Este artigo apresenta uma reflexão a respeito da história, dos usos e dos significados que o Arroio Luiz Rau teve/tem para o município de Novo Hamburgo. Suas águas, desde sempre tiveram grande importância para a região, pois serviram para suprir a sede dos moradores e seus animais, assim como para dividir espaços de sociabilidade, mas também para a liberação dos resíduos industriais e domésticos, oriundos do município, gerando poluição em suas águas. O objetivo principal, então, é apresentar esses aspectos, discuti-los, com o propósito de elucidar a importância histórica desse curso d’água para a cidade de Novo Hamburgo. Para a realização desse propósito, elaboramos uma pesquisa exploratória, a fim de termos subsídios suficientes para essa discussão. Além disso, utilizamos textos jornalísticos, do extinto, Jornal 5 de Abril e do Jornal NH, que tem a maior circulação na região, para ilustrarmos algumas situações vividas pela comunidade. O que observamos, atualmente, é que o arroio continua recebendo dejetos da cidade, tornando-se um espaço pouco querido pelos habitantes, mas ainda muito presente no cotidiano de seus moradores.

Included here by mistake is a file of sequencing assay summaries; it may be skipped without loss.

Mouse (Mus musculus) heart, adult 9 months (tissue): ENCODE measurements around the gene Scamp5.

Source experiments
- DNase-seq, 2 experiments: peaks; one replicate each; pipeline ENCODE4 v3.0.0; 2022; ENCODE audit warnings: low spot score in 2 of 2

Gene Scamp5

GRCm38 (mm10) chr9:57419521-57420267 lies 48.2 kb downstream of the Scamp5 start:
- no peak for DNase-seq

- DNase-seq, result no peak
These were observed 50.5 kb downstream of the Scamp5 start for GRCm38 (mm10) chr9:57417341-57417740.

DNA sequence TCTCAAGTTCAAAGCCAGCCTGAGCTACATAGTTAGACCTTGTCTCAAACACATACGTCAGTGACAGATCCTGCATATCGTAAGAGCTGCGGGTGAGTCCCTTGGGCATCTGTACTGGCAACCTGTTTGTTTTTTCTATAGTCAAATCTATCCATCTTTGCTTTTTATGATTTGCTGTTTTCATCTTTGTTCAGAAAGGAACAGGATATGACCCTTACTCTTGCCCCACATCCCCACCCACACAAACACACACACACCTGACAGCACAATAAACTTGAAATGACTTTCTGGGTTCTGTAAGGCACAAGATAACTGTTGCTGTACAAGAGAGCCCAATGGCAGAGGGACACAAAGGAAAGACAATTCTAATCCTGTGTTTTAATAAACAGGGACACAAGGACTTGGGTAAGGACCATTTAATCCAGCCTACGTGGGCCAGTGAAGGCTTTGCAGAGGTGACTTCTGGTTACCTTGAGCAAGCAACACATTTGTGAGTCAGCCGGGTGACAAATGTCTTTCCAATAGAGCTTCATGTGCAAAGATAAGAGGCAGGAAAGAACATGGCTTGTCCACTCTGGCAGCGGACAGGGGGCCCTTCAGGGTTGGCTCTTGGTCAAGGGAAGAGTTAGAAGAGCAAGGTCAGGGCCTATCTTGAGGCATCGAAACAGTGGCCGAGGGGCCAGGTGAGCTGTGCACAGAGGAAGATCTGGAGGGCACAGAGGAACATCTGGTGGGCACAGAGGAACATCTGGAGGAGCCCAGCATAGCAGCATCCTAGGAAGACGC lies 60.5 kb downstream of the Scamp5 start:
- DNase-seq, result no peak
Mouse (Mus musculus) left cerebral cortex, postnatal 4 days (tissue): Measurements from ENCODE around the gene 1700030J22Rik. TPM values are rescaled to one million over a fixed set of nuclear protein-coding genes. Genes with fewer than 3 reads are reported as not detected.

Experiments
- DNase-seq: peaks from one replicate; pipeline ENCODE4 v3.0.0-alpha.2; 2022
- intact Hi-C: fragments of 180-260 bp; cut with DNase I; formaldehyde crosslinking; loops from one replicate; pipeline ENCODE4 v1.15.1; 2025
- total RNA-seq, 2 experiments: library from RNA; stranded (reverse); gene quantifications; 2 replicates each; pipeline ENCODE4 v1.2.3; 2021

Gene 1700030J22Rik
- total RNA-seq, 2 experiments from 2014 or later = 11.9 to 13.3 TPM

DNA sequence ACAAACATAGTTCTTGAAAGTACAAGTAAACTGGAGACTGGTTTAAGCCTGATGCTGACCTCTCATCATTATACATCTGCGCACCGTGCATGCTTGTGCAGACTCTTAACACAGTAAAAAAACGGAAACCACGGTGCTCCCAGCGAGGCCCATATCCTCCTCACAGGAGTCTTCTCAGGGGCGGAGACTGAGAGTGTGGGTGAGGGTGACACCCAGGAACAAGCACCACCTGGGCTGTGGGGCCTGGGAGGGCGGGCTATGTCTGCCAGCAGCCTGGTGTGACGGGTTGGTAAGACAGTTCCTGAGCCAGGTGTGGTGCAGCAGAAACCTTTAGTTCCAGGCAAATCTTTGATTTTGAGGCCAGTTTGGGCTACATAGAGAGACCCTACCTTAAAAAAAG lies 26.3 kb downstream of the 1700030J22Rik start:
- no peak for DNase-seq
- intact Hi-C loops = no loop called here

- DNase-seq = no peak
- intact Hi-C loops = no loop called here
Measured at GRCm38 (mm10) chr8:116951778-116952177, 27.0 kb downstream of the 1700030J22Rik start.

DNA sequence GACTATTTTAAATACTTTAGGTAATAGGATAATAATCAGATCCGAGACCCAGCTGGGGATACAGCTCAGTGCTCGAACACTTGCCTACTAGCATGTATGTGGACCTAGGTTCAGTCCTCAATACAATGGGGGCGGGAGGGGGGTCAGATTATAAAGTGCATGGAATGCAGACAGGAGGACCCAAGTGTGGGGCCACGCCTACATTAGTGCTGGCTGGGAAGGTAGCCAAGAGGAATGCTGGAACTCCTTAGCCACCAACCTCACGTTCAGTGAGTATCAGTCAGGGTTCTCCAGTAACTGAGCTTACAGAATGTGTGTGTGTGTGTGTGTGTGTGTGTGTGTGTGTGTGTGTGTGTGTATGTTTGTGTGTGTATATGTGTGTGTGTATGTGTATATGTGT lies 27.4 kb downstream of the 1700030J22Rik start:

Palavras-Chave: Arroio Luiz Rau; Novo Hamburgo; poluição; sociabilidade

1 Introduction

This article seeks to describe the relevance of the Vicente Luiz Rau creek to the city of Novo Hamburgo, Rio Grande do Sul, and how this relationship developed over time. The creek has witnessed advances and conflicts that occurred in the area as the result of an urban growth process tied to the idea of order and progress enshrined in the city’s social imaginary. Throughout its history, it has had a close relationship with the local inhabitants, as its banks and vegetation promoted interactions and socialization among the population.

With the progress of industry in the municipality, however, this closeness ultimately became a distant memory, particularly due to pollution from industrial and domestic waste.